At the close of her Speakers’ Lecture, Harriet Harman reflected on the furore over Beyoncé Knowles’ I Am Mrs Carter tour. “This is highly relevant to me because, like Beyoncé, I too am going on tour in the New Year – my general election tour 2015. Like Beyoncé I’ve been thinking about what to call my nationwide tour. If anyone here’s got suggestions, please do let me know. But I think it is unlikely to be ‘I am Mrs Dromey’.”
In the end, Labour’s deputy leader’s tour was called Women2Women, but it was the colour of the campaign’s battle bus – a patronising pink or a One Nation magenta, depending on your perspective – that made the headlines.
I assume that she’s tired of talking about it, but it’s one of the things she’s keenest to talk about.
She tells me of a stop the bus made in Cardiff, to a call centre where one woman and her husband “wanted another baby, but they just couldn’t work out the logistics to have another child and keep both their jobs, and there was another woman who couldn’t take a promotion because of the cost of childcare”.
And she recalls an encounter between the bus driver and a tollbooth operator, who leaned over and said, “by the way, I think the bus is a brilliant idea”. Harman smiles. “That is a connection between that woman and politics. The pink bus is a strong message and the magic of it is that women know when it comes to the pink bus they are not a marginal afterthought. They are central – it is about them.”
More than any other current Labour politician, Harman’s political career has been “about women”. On the way, she’s transformed the Labour party – and politics, more generally. One female MP reflects: “I don’t share much of Harriet’s politics, but if it wasn’t for her I wouldn’t be here.” When she was elected – in a by-election in 1982 – she was just one of ten Labour MPs. If Labour win a majority, she will be one of 141, and she’s done more than any other single politician to make that happen.
But not everyone is so sold on Labour’s deputy leader or the brand of feminism with which she has become identified. In an interview with the New Statesman yesterday, the Labour backbencher Simon Danczuk warned that the party’s obsession with gender diversity was coming at the expense of working-class representation. Another Labour MP, a female frontbencher, tells the New Statesman: “A lot of the feminist debate in the UK is middle-class, when actually we forget in Labour that there is strong a history in [working-class] women’s solidarity. They took punches for the blokes in the miners’ strikes. You don’t hear as much about that.” I wonder what she makes of it all.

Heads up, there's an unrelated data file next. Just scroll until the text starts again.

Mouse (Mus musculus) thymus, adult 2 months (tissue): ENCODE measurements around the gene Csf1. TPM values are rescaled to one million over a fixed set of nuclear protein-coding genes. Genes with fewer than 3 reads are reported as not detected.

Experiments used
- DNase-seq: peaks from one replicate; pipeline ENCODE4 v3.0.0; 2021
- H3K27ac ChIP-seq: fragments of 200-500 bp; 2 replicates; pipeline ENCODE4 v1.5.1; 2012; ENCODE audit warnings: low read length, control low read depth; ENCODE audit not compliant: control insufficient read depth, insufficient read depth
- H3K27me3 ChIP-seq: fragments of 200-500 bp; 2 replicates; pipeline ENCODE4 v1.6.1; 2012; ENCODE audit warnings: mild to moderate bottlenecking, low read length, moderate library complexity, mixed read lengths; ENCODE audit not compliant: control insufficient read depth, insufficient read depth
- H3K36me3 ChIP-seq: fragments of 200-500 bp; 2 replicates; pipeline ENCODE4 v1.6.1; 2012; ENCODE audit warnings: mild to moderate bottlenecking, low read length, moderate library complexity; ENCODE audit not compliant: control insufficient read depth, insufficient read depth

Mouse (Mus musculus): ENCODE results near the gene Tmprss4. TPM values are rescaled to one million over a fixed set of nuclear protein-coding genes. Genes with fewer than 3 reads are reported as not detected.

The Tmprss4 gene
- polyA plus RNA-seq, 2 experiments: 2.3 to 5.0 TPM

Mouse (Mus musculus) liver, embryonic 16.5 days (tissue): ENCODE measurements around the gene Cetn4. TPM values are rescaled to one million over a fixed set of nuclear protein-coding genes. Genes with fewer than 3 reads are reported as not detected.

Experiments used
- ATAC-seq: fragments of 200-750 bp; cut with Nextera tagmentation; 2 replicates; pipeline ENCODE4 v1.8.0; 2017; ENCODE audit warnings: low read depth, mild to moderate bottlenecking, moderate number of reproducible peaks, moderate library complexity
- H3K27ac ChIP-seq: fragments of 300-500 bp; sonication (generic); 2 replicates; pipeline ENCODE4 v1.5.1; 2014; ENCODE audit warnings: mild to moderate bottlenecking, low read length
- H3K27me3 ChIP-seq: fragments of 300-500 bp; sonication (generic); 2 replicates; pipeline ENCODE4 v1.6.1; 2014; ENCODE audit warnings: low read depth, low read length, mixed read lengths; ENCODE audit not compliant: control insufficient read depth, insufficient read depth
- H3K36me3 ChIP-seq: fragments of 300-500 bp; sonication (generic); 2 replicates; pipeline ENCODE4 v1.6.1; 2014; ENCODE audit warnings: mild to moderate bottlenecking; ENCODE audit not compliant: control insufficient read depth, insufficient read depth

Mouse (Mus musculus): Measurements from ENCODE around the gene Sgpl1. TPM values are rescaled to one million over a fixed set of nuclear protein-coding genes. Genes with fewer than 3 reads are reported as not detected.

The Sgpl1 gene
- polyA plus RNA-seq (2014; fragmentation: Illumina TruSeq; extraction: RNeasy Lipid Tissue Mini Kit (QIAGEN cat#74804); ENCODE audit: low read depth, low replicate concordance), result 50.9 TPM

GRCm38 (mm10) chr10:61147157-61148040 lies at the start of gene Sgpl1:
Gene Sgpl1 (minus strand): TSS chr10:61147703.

“In the long distant past,” Harman responds, “Some men in the Labour party who didn’t agree with women’s rights criticised us saying we were all middle-class. It’s an accusation that originates with people who thought that it was a politically correct way to have a go at women, at feminism, and it’s a pity if any modern-day feminist goes along with an argument that is just anti-feminist.”
She tells me how, after she graduated, barristers’ chambers were allowed to say in job advertisements that “the right man would have gone to public school”. “The fact that this was a middle-class job,” she says, “didn’t make that all right.”
But, she says, that doesn’t mean that other types of diversity aren’t important, too. “Representation isn’t just territorial. When Bernie Grant came in [to Parliament] my constituents from an African background would look to him and think ‘Great. He’s speaking up for me.’”
So it’s important, she says, self-deprecatingly, “not just to have people who go to a great school, then go to university, then get a legal qualification, then go to work at a legal centre, then to the House of Commons – like me!”
She adds: “You want people like Ian Lavery in Wansbeck who used to work down a mine, you want people like Sharon Hodgson who use to work in a call centre, as well as people who used to work in the law and in business.”
But that doesn’t mean that she’ll be drawn into a fight over which type of representation is the biggest problem in modern life.
“One of the things that has always beset struggles for social justice,” she says, “is creating a hierarchy of inequalities, like: let’s decide whether it’s worse to be black or to be a woman. Actually there’s a range of ways you can have unequal life chances and we ought to be working to tackle all of those, not setting one against the other.”